The struggle comes when a core value is challenged. If my “authentic” approach is last minute and yours is planning ahead, then what? If you view shaking the opposite sex’s hand as offensive and I see it as a respectful, professional greeting, which of us get to be ourselves?
This is the same process we go through as we travel and interact with people and cultures in different places. My daughter talks about how she grapples with this as a vegetarian who finds herself traveling and interacting with many individuals and cultures that don’t share her value for avoiding meat. At its core, cultural intelligence is about finding the equilibrium between adapting to the norms and preferences of others without losing ourselves in the process.
From Culture Fit to Culture Add
I’m always impressed when I visit a business like Trader Joe’s, the U.S. supermarket known for friendly and helpful cashiers who consistently go the extra mile to provide good service. It doesn’t matter which one of their hundreds of stores you visit, the customer experience is the same. Trader Joe’s has every right to hire people who share their value for greeting people with a smile and a willingness to help.
Organizations, like individuals, need to be true to themselves. So hiring people who are willing to sign on to your core values is essential. But hiring first and foremost based on “cultural fit” quickly leads to group think. How one individual expresses warmth and helpfulness may look very different from another person. So instead of looking for people who fit the organizational culture, ask what’s missing from it, and bring in people who will enrich and stretch it. Hire based on what one can contribute to your culture and take it further rather than one who simply fits who you already are.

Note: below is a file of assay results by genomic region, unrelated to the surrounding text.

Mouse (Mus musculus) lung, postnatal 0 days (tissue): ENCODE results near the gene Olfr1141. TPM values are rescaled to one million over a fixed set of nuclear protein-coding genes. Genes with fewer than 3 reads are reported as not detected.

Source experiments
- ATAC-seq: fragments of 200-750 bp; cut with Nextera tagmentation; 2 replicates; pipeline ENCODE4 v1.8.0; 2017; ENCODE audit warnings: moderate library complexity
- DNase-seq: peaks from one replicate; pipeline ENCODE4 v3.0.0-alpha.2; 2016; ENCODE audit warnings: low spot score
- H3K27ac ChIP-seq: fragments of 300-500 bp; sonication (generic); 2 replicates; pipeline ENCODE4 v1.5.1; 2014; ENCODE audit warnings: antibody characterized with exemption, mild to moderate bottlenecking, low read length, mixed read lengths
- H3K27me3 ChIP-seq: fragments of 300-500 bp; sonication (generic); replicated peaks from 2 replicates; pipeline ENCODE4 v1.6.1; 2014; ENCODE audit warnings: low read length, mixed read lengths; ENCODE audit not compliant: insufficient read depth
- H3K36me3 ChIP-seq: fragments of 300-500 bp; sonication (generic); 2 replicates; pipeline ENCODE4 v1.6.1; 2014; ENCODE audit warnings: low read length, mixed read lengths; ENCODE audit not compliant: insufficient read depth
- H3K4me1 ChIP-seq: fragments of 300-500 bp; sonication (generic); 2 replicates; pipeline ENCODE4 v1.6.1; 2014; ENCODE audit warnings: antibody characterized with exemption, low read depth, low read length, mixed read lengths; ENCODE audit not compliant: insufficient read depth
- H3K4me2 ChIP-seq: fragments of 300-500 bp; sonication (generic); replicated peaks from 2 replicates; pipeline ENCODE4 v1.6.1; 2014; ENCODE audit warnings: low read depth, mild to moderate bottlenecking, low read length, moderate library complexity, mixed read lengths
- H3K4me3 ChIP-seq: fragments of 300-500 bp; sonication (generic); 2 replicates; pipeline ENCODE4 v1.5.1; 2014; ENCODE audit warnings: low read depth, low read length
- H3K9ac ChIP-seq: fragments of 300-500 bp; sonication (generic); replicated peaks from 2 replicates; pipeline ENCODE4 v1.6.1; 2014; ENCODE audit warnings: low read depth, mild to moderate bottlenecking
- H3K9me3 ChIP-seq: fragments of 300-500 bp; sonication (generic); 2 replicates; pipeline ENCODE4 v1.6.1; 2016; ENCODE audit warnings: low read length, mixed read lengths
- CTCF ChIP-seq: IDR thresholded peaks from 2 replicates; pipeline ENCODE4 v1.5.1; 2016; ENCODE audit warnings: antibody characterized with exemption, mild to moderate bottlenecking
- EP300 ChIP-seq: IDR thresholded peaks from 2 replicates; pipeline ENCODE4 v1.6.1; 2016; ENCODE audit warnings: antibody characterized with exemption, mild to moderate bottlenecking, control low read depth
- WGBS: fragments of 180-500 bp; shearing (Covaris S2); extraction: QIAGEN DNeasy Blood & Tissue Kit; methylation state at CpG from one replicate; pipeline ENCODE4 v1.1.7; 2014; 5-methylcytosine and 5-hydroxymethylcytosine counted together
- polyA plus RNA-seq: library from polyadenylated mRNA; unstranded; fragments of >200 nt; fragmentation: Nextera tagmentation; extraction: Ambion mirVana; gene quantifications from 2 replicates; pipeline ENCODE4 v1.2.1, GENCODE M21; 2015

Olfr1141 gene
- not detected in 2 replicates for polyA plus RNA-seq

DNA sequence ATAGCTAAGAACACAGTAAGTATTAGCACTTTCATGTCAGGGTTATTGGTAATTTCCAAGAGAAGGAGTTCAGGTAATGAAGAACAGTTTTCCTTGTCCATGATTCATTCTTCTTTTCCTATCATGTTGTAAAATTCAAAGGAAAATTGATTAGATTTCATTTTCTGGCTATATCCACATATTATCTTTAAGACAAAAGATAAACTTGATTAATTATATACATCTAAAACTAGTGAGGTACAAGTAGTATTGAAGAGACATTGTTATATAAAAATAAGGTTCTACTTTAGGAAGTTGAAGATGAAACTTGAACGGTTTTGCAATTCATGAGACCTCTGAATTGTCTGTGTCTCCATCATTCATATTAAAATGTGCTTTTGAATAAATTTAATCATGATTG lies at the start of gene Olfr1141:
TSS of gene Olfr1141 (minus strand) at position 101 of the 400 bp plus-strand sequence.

Be Yourself, but Evolve
I’m the same person I was twenty years ago, however my style, perspective, and views have evolved significantly. My story has changed based upon what I’ve learned from trying on different styles and behaviors from working and relating with so many diverse groups. Some of those don’t fit me at all but as I try out new approaches, I keep editing who I am. That’s not being fake. It’s simply learning to adapt based on the role and the preferences needed along the way.